And, now, it is the hard-charging bodyboarder who is the noble god of the ocean…
I remember telling a joke sometime during the mid-90s that I thought was hilarious. It went:
“What’s the hardest part of learning to bodyboard?”
“Telling your parents you’re gay.”
Twenty years later, the world has gone through some changes. First off, well, that’s a terribly homophobic joke, and even in a sport as unforgivably homophobic as surfing I’d like to think we’ve come far enough to recognise that type of thoughtless hatefulness is unacceptable. I give myself a pass for saying that, and worse, because I was an idiot teenager who could think of nothing worse in the world than others believing I might want to touch a wiener. And I like to think that holding oneself responsible for past misjudgment is uncomfortable enough to justify some small amount of hypocritical self indulgence.
Ironically enough, I spent countless hours during those years with my sweaty palm wrapped firmly around a tumescent member, and almost none in the company of the fairer sex.
But, anyway, I think we all understand the point of the joke. Bodyboarding is for lame-os, it isn’t challenging in the slightest, and it only attracts the no-talent fools who are too scared, or lazy, to try and stand.
From an 80s-mid 90s perspective that was a reasonably fair estimation. Not to say there weren’t rippers in those days. In fact, bodyboarders during that era were regularly riding deadly waves that stand up surfers have only recently begun approaching. But the crux of the matter was that bodyboarding offered an affordable, low-risk entry into wave riding paired with a difficulty curve far shallower than that of traditional surfing. The average Joe could pick up a Mach 7/7 at Sports Chalet and be blissfully riding waves within minutes of hitting the water.
It’s an old man’s observation to make, but, back in the bad old days, the notion of a beginner board didn’t really exist. You were forced to flail your way upright on expert-level equipment, a frustrating and demanding endeavour. Understandably, a huge portion of people chose a more welcoming approach to the ocean, and made the decision to ride prone.
I remember a dozen occasions when I left the water quaking with fury and frustration after being repeatedly burned by some sunburned middle-aged dolt who’d spent his entire session ruining my waves. Blithely dropping in and riding straight to the beach, both hands white knuckling the nose of his sponge, limp, varicose legs flopping limply in the whitewater. It made my hormonal body burn with rage to even consider those existence of the dirty bastards.
Then a funny thing happened. Board builders started making surfboards which were easy to ride. Once a novelty, the type of mid-length longboard long touted by East Coast legend Peter Pan eventually grew to dominate the lineup and, years later, the SUP followed for those who found even that user-friendly design inaccessibly difficult. Our high-performance short-boards grew thicker and wider and flatter, with buoyancy, rather than responsiveness, coming to dominate marketing rhetoric.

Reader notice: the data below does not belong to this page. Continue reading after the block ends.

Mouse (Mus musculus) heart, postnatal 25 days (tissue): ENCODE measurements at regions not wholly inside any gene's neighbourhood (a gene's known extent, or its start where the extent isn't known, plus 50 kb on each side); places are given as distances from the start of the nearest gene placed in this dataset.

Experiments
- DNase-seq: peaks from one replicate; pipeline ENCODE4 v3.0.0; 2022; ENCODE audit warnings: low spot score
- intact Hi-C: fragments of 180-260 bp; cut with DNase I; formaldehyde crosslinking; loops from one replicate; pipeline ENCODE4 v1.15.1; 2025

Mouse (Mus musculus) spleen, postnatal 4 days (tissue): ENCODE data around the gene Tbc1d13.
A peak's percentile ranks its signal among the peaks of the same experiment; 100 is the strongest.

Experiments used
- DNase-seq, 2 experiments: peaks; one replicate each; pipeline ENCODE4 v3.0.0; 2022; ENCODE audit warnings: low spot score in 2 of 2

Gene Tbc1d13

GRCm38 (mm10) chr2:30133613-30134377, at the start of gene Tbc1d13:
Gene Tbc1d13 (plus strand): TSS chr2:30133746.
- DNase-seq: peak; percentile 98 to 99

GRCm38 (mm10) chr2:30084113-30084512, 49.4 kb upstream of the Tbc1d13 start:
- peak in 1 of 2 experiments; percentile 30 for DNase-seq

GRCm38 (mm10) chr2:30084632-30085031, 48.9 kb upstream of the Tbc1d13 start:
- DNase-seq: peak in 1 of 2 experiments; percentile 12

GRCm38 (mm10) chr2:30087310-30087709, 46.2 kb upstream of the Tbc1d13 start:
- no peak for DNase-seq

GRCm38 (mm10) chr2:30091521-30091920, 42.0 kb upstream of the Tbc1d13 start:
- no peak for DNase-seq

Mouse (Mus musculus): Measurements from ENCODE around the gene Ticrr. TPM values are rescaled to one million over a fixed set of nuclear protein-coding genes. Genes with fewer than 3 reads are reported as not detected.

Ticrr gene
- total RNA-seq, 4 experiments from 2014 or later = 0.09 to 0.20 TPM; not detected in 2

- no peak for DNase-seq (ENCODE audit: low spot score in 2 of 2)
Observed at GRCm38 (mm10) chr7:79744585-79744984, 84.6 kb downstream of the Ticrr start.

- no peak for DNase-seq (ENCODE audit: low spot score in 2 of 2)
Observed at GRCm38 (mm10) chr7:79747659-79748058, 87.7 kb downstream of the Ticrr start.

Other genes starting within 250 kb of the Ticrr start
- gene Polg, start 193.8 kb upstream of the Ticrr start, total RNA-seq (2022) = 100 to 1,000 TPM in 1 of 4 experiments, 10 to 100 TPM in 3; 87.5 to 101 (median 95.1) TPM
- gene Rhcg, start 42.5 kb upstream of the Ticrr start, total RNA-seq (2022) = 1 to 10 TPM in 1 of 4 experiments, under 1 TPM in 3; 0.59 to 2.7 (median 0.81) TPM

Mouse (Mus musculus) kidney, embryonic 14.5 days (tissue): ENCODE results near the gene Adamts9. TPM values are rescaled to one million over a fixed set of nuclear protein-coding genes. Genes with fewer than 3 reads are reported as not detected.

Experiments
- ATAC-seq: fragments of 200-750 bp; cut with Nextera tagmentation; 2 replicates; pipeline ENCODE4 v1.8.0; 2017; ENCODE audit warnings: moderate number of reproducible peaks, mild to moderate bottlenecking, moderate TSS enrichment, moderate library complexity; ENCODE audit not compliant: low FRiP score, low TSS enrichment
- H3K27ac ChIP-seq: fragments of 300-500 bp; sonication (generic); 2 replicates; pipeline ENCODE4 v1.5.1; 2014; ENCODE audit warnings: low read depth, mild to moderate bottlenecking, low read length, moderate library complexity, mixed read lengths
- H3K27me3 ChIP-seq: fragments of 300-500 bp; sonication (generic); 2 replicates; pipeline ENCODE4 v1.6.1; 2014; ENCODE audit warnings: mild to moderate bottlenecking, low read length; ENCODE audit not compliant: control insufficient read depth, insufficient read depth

Meanwhile, a few people kept riding bodyboards. Their industry collapsed, sponsorships dried up, and a once thriving sport dwindled into obscurity.
But it never died. While it certainly diminished in fame the lunatics with their little foam squares kept seeking out the shallowest, thickest hell waves the ocean had to offer. While hard board surfers were struggling to learn the smallest of airs, “spongers” were blasting huge rotating aerials over razor sharp reef. And all the terrible barneys, the type who gave bodyboarding a bad name? They went out and bought surfboards.
After decades of derision, after mocking them for dragging dicks, for riding on their knees, for not standing like the noble gods we fancy ourselves to be, it’s time we took a long, hard look in the mirror and considered what we’ve become.
The vast majority of surfers are low-talent, no-etiquette halfwits who spend more time endangering those around them than they do riding waves. And as much as I wish we could put them back on bodyboards, I just don’t think it will happen. Bodyboarding doesn’t have the money to sell itself as “cool” anymore, and, anyway, it just wouldn’t be fair.
They were fortunate enough to have their ranks purged. If any group can lay claim to being free of corporate conformity, of being nothing more or less than a group of like minded individuals dedicated to fun and freedom and self expression, it is them.
It may hurt to hear it, and I’ve little doubt that the vast majority of surfers will deny it with every fibre of their being, but the facts are clear as crystal:
We’re the kooks now.